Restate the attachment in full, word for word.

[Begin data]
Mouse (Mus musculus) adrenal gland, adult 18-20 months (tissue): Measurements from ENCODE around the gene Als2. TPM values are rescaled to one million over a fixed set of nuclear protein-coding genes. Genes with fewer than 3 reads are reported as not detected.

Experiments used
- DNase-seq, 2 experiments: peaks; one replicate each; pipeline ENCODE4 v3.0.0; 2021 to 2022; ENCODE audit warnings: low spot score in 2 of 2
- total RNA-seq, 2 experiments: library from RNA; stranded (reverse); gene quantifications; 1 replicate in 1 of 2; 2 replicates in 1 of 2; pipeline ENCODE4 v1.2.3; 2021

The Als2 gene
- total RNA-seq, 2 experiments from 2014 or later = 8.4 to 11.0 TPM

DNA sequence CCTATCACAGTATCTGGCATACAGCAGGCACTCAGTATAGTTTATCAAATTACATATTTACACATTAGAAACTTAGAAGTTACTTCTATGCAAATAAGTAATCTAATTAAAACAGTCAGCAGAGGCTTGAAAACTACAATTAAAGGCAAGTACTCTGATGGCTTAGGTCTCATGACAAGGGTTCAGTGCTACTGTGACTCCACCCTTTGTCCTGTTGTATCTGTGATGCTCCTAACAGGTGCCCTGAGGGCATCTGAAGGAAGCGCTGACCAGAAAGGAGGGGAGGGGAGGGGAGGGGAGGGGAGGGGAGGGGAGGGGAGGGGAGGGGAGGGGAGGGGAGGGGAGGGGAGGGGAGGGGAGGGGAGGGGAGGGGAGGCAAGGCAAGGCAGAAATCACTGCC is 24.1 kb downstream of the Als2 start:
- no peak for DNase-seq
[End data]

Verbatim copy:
Mouse (Mus musculus) adrenal gland, adult 18-20 months (tissue): Measurements from ENCODE around the gene Als2. TPM values are rescaled to one million over a fixed set of nuclear protein-coding genes. Genes with fewer than 3 reads are reported as not detected.

Experiments used
- DNase-seq, 2 experiments: peaks; one replicate each; pipeline ENCODE4 v3.0.0; 2021 to 2022; ENCODE audit warnings: low spot score in 2 of 2
- total RNA-seq, 2 experiments: library from RNA; stranded (reverse); gene quantifications; 1 replicate in 1 of 2; 2 replicates in 1 of 2; pipeline ENCODE4 v1.2.3; 2021

The Als2 gene
- total RNA-seq, 2 experiments from 2014 or later = 8.4 to 11.0 TPM

DNA sequence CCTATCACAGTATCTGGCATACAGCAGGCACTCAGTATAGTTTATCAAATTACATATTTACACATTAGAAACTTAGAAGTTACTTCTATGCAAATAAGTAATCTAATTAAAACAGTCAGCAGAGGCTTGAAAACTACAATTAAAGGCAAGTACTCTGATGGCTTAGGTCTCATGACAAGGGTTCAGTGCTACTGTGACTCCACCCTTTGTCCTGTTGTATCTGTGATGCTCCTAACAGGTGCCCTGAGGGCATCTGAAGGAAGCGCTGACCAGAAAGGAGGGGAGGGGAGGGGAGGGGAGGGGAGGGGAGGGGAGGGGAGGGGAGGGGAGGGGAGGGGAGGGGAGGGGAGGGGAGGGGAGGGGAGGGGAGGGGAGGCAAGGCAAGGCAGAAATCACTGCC is 24.1 kb downstream of the Als2 start:
- no peak for DNase-seq